Register to reply

Have we ever sent anything into the atmosphere of the gas giants?

Tags: atmosphere, giants
Share this thread:
Aug28-13, 02:19 PM
P: 7
I've often heard there's no solid ground in the gas giants, but do we know this for a fact or are we just guessing based off the math?
Phys.Org News Partner Astronomy news on
Thermonuclear X-ray bursts on neutron stars set speed record
How can we find tiny particles in exoplanet atmospheres?
Spitzer telescope witnesses asteroid smashup
Aug28-13, 02:22 PM
Sci Advisor
PF Gold
P: 1,542
The Galileo spacecraft released a probe that parachuted into Jupiter. It was destroyed by pressure long before it hit the "ground", if a "ground" even exists.
Aug28-13, 02:38 PM
P: 22,297
It is unfair to call the math a "guess".

Aug28-13, 06:03 PM
Sci Advisor
HW Helper
PF Gold
P: 6,532
Have we ever sent anything into the atmosphere of the gas giants?

Wait, what?
Aug28-13, 08:36 PM
Drakkith's Avatar
P: 11,878
Quote Quote by SteamKing View Post
Wait, what?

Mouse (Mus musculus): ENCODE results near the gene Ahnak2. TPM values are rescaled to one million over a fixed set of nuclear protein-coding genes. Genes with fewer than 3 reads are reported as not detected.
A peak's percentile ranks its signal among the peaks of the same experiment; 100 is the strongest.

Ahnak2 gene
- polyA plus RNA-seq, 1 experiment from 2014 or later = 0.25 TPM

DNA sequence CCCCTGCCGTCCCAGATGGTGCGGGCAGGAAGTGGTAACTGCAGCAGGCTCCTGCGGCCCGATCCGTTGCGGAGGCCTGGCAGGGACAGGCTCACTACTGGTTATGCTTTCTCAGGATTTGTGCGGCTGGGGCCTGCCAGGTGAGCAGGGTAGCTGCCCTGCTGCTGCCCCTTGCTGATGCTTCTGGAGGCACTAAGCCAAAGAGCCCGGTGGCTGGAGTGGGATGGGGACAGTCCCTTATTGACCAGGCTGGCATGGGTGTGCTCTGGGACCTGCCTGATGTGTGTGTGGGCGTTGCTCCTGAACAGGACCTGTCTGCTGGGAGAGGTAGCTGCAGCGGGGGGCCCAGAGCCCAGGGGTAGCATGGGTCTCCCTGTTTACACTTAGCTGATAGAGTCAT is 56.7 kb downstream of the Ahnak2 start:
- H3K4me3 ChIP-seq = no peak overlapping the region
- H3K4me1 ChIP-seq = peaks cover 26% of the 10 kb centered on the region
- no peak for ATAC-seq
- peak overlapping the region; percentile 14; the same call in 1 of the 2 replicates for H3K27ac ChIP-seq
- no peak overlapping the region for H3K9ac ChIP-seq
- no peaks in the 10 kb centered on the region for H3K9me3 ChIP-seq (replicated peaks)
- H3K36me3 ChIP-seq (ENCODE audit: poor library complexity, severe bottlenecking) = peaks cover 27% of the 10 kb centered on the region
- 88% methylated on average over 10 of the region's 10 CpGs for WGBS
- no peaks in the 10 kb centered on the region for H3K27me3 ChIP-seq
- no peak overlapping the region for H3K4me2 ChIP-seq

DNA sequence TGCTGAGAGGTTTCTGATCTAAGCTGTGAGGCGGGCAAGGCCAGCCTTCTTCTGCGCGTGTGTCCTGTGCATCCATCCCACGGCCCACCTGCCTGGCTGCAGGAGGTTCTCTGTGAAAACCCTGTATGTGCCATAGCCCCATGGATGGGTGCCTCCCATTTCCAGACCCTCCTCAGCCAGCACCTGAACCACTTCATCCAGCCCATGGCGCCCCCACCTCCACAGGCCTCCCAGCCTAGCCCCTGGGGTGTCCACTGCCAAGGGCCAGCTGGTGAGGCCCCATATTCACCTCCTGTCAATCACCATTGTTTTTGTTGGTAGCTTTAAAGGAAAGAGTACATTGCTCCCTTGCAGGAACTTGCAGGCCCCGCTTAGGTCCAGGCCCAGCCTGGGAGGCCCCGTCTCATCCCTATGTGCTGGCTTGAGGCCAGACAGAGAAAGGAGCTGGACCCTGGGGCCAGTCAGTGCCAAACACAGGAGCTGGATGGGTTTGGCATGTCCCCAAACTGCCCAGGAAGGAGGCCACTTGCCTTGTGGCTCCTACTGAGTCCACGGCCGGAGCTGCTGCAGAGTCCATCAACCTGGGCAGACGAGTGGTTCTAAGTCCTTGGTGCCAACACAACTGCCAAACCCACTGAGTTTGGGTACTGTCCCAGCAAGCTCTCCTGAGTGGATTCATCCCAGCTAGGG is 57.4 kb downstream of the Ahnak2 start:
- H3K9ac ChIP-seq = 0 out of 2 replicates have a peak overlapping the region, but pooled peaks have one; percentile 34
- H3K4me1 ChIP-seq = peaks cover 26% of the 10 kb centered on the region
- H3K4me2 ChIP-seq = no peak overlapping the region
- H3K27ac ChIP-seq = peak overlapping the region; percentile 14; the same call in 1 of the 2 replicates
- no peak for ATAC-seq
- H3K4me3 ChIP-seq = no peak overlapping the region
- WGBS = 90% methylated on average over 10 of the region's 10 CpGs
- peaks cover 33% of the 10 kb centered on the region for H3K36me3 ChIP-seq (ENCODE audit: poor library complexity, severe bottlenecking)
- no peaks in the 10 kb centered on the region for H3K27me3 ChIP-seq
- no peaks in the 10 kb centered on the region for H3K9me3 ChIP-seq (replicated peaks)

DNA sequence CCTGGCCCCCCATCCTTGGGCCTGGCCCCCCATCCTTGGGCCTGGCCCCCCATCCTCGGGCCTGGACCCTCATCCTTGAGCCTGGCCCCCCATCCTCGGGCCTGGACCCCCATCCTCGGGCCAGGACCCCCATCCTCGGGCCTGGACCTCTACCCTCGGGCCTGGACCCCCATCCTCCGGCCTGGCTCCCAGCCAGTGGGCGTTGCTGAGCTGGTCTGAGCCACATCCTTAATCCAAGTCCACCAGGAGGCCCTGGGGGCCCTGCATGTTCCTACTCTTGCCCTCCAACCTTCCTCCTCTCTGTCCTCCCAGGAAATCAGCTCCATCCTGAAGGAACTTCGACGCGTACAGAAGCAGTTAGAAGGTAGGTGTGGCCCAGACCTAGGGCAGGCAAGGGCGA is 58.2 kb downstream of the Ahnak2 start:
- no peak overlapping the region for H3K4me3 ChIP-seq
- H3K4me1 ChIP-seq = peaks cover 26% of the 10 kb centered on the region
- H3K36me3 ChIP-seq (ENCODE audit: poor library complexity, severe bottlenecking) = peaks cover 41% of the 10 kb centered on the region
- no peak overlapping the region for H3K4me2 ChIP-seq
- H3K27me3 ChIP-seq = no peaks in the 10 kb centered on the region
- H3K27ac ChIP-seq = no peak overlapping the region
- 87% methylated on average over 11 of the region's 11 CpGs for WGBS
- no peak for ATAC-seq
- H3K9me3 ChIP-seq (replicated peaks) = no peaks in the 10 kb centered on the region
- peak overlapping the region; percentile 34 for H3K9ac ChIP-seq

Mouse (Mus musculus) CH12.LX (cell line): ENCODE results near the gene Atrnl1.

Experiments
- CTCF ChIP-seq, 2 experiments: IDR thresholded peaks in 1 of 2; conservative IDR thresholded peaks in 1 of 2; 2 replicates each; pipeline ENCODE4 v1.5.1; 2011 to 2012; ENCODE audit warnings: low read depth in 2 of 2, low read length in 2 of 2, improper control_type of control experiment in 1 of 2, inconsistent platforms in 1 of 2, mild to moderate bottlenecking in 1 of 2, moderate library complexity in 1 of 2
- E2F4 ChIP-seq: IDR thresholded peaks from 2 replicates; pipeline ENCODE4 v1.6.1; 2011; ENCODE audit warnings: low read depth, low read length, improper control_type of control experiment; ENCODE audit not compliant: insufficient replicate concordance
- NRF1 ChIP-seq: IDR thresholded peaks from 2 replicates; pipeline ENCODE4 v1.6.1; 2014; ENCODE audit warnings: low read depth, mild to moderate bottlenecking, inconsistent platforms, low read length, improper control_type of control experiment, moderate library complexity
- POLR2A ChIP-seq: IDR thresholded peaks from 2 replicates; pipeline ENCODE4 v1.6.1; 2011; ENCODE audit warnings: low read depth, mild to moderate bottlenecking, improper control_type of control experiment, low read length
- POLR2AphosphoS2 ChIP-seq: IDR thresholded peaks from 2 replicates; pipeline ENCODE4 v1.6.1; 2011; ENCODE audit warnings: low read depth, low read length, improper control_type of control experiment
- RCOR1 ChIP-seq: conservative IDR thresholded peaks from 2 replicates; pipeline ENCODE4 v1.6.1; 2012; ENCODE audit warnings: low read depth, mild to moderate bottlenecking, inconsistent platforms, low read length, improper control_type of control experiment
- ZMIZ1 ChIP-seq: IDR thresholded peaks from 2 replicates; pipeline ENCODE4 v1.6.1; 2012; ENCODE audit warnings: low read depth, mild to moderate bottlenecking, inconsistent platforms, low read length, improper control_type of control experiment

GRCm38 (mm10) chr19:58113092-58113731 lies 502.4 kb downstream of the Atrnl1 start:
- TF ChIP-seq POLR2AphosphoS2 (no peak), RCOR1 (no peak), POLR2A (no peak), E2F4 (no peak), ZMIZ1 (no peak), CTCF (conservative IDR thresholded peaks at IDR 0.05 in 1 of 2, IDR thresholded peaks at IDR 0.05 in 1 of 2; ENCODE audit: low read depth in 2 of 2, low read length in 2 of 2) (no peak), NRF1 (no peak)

Something you didn't understand?
Sep2-13, 03:14 PM
P: 18
My understanding is that as you progress downwards through the atmosphere, under the increasing pressure, the atmosphere (mainly Hydrogen), gradually tends to become liquefied and eventually take takes the form of a solid metallic hydrogen. Beneath that, and probably mixed with it to an extent is probably a rocky core. Jupiter is continually receiving hits from meteoritic debris, rocky and metallic. This presumably, plunges down, slowing in velocity as it encounters the increasing viscosity of the atmosphere, and ends up on the surface of, and mixed with the solid hydrogen.

Register to reply

Related Discussions
Red Giants luminosity Astronomy & Astrophysics 4
Gas Giants Astronomy & Astrophysics 7
Was there ever a race of giant people? General Discussion 25
The bands of the gas giants Astronomy & Astrophysics 6
Gas giants and Venus Astronomy & Astrophysics 1